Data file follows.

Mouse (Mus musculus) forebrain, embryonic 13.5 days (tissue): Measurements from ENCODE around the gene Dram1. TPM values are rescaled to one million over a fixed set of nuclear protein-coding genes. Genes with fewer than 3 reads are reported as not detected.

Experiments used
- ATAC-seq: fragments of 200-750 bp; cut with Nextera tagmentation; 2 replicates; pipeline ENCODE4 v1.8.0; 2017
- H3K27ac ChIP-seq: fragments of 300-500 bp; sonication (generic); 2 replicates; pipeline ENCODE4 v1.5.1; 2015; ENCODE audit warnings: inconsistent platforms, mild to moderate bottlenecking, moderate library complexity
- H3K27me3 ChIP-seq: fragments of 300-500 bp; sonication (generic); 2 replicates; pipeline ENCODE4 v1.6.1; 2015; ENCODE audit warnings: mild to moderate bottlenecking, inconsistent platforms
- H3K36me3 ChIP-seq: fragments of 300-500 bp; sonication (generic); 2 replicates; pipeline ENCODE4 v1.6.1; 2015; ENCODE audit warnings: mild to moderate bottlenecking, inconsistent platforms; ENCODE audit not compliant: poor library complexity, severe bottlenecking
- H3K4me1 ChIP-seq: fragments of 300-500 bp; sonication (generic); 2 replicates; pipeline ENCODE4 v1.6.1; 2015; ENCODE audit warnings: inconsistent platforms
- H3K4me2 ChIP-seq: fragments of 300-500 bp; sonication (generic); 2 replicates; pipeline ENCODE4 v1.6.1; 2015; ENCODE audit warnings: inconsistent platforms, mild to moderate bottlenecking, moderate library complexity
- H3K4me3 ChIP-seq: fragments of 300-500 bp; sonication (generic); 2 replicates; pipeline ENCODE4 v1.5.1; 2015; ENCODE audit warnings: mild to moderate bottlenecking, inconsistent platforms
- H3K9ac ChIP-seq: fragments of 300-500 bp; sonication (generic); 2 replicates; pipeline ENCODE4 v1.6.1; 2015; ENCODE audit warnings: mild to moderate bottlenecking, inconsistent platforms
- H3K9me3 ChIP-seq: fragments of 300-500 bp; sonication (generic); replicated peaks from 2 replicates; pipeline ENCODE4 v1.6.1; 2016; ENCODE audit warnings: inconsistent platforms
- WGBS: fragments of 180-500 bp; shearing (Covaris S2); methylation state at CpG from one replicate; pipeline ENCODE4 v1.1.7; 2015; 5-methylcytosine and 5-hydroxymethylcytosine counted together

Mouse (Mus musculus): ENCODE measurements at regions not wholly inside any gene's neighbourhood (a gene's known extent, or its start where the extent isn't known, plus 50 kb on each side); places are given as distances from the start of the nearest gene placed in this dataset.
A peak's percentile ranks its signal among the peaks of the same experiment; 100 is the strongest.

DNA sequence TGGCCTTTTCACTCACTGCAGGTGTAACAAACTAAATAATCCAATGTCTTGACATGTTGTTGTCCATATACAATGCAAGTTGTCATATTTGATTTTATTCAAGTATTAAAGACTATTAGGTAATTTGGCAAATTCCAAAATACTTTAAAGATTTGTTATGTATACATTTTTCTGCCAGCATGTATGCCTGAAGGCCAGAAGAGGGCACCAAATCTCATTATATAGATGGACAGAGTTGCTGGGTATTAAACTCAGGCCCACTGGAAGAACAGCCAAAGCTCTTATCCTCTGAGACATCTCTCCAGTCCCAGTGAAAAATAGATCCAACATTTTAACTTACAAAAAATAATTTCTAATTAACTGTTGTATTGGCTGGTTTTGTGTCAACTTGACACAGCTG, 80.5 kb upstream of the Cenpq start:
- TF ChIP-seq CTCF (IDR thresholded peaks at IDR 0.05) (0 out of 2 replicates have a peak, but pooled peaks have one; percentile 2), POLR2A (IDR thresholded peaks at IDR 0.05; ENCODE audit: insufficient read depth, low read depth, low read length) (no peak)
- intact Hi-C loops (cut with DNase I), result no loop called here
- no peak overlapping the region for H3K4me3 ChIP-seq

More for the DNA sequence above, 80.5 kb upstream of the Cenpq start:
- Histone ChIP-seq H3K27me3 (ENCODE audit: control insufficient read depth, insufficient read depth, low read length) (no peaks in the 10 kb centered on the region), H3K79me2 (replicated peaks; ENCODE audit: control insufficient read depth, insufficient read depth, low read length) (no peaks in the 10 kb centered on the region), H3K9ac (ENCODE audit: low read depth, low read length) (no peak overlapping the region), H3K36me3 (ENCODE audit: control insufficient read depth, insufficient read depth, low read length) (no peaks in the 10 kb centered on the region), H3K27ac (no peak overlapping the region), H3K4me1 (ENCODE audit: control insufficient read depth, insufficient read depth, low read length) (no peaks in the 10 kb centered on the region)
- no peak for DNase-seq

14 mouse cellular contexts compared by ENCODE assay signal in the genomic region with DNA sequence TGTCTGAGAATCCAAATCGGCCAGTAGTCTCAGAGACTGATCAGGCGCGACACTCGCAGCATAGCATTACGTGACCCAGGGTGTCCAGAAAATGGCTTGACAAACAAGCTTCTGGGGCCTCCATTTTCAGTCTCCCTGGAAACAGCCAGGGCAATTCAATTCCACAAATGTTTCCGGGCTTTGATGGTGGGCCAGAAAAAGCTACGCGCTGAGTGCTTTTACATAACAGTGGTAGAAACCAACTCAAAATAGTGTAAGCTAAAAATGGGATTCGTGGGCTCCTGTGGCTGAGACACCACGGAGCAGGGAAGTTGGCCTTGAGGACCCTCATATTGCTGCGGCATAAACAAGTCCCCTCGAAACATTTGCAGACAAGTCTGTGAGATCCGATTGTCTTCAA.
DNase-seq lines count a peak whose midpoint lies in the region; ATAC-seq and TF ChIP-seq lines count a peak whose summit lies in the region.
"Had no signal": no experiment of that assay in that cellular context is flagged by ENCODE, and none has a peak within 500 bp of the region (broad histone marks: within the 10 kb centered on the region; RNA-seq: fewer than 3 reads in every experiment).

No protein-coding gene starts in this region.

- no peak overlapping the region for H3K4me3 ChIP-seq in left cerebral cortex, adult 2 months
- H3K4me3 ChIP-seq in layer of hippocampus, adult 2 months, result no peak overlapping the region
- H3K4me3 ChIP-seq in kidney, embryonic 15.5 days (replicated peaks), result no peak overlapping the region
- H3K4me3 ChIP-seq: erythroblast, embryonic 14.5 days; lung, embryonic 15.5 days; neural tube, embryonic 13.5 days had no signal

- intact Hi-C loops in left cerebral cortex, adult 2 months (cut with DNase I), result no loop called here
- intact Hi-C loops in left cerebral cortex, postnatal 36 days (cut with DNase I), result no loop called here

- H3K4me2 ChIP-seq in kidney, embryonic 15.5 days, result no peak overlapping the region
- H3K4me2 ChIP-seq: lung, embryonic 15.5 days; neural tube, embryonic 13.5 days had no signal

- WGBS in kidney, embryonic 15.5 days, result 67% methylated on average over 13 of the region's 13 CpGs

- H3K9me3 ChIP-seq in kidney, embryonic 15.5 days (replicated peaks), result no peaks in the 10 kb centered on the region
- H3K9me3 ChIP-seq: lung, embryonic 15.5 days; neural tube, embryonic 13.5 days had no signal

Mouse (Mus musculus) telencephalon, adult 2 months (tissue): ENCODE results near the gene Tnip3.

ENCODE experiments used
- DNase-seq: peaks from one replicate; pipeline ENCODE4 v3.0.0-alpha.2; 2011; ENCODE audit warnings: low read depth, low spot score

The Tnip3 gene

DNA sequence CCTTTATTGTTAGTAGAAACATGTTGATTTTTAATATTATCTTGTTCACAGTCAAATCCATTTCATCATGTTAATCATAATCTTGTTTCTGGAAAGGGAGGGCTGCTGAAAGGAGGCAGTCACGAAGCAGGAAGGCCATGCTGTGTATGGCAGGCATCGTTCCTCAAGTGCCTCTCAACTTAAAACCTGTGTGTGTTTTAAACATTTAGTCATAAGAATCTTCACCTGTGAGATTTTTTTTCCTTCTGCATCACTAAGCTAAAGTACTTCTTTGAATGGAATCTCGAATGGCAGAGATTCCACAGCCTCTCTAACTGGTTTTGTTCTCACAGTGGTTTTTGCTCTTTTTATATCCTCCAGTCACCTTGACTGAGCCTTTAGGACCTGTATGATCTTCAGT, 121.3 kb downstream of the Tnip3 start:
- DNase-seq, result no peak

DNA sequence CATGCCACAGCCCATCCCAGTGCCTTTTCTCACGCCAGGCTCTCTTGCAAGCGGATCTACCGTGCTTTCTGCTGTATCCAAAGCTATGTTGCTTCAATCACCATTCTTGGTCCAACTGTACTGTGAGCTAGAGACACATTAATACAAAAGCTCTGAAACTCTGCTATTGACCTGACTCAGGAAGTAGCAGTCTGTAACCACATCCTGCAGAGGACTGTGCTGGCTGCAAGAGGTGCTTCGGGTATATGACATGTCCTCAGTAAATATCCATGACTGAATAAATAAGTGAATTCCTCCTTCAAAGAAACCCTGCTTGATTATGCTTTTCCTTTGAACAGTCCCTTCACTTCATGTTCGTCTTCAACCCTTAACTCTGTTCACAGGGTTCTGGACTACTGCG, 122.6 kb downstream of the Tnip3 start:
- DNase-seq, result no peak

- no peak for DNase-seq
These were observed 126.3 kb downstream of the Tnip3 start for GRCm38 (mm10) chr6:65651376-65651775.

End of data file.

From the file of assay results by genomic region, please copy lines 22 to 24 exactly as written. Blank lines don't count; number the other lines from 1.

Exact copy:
14 mouse cellular contexts compared by ENCODE assay signal in the genomic region with DNA sequence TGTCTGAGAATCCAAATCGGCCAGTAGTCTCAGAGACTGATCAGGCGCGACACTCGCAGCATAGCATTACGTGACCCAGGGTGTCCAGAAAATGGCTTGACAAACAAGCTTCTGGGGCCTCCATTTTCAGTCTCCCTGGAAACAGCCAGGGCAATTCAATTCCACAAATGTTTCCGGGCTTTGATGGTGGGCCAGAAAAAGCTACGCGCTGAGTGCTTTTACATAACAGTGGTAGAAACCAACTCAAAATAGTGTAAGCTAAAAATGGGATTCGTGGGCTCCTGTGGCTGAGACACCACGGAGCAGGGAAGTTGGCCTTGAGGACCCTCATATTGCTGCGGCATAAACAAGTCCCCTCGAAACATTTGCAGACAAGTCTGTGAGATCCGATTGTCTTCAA.
DNase-seq lines count a peak whose midpoint lies in the region; ATAC-seq and TF ChIP-seq lines count a peak whose summit lies in the region.
"Had no signal": no experiment of that assay in that cellular context is flagged by ENCODE, and none has a peak within 500 bp of the region (broad histone marks: within the 10 kb centered on the region; RNA-seq: fewer than 3 reads in every experiment).